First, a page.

Baseball takes step toward inclusion in 2020 Olympics

OF Michael Saunders (Victoria, BC) makes a fine running catch on the track during the 2008 Athens Olympics. 

OF Michael Saunders (Victoria, BC) makes a fine running catch on the track during the 2008 Athens Olympics. 

By Adam Morissette
Baseball Canada
The Tokyo 2020 Olympic Organizing Committee announced earlier that baseball/softball is one of five sports proposed to the International Olympic Committee (IOC) for inclusion in the 2020 games. The other sports that will be considered for inclusion are Karate, Surfing, Skateboard and Sports Climbing representing a total of 18 events.

“Tokyo 2020’s decision to propose our sport is a ‘home run’ and giant leap forward for baseball and softball,” said World Baseball Softball Confederation President Riccardo Fraccari. “On behalf of WBSC and our athletes, I would like to thank Tokyo 2020 as well as IOC President Thomas Bach, whose Olympic Agenda 2020 vision has paved the way for this extraordinary opportunity. The entire baseball and softball world is excited and ready to cross the Olympic home plate. But above all, I am happy for all our male and female athletes who today can see there is a real chance to fulfill their greatest dream of representing their country in the most important sporting spectacle there is -- the Olympic Games.”

Tokyo 2020’s proposal for additional events must be reviewed, voted upon and formally approved by the International Olympic Committee (IOC) in Rio de Janeiro, Brazil next August ahead of the 2016 Games.

Canada’s participation in Olympic baseball dates back to 1988 when baseball was a demonstration sport at the games in Seoul. Canada finished fourth at the Athens Olympics in 2004 before a sixth place finish at the Beijing Olympics in 2008, the last time baseball appeared in the Olympic sport program.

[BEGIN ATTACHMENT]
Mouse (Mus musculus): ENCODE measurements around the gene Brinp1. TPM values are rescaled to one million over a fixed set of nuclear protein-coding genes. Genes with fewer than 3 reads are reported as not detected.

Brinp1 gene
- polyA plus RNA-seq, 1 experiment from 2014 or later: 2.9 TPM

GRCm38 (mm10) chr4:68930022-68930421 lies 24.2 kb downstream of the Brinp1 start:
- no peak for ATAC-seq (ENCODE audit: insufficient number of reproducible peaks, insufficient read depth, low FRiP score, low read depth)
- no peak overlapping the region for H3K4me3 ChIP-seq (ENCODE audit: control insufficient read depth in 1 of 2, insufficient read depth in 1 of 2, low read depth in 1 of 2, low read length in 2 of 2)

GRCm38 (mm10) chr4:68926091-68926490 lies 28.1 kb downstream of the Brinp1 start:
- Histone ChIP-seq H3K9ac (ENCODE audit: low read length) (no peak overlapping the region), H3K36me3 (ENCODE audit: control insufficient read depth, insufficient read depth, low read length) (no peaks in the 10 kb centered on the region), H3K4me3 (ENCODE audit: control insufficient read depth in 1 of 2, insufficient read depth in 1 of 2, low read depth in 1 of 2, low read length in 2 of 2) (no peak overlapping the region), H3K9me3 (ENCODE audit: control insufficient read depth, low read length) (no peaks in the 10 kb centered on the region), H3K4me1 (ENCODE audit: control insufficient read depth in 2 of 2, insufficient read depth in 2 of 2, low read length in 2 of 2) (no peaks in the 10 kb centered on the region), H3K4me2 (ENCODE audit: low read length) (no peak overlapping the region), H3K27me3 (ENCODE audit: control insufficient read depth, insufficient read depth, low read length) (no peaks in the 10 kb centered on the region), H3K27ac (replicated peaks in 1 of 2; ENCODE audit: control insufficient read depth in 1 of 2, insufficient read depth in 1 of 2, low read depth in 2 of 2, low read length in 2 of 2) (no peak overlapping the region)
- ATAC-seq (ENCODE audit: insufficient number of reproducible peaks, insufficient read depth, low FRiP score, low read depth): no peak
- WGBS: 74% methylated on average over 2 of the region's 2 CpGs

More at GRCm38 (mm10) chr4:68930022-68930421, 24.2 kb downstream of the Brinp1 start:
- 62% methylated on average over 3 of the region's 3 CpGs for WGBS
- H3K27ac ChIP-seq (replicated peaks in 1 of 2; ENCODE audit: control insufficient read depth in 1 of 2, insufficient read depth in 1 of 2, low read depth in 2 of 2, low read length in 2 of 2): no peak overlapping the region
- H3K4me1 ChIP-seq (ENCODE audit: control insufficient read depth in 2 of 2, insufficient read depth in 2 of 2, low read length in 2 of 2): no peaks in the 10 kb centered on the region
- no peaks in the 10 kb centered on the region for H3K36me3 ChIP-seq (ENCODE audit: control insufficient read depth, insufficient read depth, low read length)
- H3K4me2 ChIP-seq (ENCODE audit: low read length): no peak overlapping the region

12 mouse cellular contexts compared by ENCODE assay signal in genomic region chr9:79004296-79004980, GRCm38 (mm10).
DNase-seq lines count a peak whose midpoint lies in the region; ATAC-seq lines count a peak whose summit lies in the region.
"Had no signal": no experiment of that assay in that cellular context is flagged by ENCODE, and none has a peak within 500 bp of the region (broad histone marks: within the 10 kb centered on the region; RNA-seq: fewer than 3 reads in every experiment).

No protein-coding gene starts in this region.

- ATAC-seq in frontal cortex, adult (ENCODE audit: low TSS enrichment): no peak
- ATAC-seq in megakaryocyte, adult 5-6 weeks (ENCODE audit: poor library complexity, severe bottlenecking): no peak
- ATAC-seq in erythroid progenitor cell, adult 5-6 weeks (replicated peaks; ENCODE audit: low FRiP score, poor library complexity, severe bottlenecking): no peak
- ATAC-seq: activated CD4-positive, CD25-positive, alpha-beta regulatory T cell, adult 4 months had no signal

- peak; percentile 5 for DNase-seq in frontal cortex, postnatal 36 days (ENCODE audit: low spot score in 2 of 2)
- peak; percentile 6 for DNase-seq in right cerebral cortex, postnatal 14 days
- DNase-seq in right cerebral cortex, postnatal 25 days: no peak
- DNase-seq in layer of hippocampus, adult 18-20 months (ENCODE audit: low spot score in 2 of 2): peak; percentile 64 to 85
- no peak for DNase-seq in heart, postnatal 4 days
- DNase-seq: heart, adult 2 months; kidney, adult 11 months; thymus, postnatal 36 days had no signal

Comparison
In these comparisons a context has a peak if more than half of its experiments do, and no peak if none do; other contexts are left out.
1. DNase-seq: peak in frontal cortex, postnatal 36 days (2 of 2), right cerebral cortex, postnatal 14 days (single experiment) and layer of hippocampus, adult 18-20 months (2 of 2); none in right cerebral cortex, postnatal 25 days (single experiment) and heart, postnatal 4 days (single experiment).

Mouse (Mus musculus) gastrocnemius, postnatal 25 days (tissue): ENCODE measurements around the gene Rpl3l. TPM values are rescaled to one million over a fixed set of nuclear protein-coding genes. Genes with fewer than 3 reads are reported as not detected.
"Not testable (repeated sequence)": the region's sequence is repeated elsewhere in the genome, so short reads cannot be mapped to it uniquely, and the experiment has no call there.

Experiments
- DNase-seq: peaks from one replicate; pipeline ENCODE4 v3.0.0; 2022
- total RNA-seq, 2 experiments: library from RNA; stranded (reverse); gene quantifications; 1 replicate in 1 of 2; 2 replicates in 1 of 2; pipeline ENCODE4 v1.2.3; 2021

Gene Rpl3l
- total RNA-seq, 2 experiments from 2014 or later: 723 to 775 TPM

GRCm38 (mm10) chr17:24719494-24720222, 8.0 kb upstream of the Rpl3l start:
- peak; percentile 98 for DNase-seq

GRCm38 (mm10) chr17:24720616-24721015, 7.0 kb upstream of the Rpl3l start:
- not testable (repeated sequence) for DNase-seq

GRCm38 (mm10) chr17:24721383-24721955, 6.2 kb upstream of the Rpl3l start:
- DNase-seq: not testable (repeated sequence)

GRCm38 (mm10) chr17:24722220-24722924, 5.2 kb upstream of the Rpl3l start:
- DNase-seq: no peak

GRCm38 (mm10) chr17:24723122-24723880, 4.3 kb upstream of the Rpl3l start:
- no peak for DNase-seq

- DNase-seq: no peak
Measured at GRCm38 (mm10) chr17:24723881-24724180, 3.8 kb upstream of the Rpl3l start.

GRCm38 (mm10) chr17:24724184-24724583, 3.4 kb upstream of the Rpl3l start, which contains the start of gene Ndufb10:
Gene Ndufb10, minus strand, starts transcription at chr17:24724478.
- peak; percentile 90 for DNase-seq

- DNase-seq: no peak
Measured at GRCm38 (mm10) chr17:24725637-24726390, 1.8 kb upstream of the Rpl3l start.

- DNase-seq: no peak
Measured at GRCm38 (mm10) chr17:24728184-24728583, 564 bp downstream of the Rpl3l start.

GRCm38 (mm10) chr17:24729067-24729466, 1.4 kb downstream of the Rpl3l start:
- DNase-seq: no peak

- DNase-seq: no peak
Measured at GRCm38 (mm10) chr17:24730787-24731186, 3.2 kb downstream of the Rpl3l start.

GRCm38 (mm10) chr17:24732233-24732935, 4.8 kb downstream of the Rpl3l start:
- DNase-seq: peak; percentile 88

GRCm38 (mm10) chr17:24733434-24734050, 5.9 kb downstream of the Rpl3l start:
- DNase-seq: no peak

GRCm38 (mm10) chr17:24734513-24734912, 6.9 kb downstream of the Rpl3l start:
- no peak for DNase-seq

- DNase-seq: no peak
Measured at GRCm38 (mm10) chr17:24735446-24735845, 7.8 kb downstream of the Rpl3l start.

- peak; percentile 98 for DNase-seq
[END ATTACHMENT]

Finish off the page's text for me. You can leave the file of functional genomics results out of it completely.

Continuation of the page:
“Today’s announcement is certainly positive for our sport and we look forward to the final decision in August,” said Baseball Canada President Ray Carter. “The WBSC has done a tremendous job gaining momentum for a possible return to the Olympics for both baseball and softball, and we commend them for their hard work.”

The proposal for baseball at the 2020 Games is for a six-team tournament with 24 players per roster.

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Adam Morissette

Adam Morissette was born and raised in Ottawa, Ont. where sports were always a big part of his life whether it be baseball, hockey or football, including playing two seasons as centre for coach Pat Sheahan with the Queen's University Golden Gaels in Kingston -- Canada's first capital. Morissette has always have been passionate about baseball and has fond memories of attending Montreal Expos games with his father, Mike, and listening to his recollection of watching baseball in Montreal at Jarry Park and stories about Gary Carter, Rusty Staub and Steve Rodgers. Morissette could often be found in a near empty Lynx Stadium watching Joe Siddall, Bert Heffernan, Curtis Pride and Jamie Carroll soaking in a beautiful summer night at the ballpark. He was a member of the provincial championship Orleans Red Sox Little League teams also played with the Ottawa White Sox for the late Lyle Anderson and Todd Burke in OBA Midget and American Legion play and the Capital City Crushers (NCBL), primarily as a catcher. Has also spent time coaching Little League in Orleans and South Ottawa. He wanted to turn his passion into a career and enrolled in Sport Business Management at Algonquin College in Ottawa in 2007. After working for the Ottawa 67's OHL team as the Ticket Coordinator, Morissette jumped at the opportunity to become the Media and Public Relations Coordinator with Baseball Canada in 2010. He loves watching and reading about pro, college or amateur baseball and is a long-time subscriber to Baseball America. Morissette is thrilled about the idea of writing about baseball and is interested in covering any story that his car -- and time -- will allow him to cover.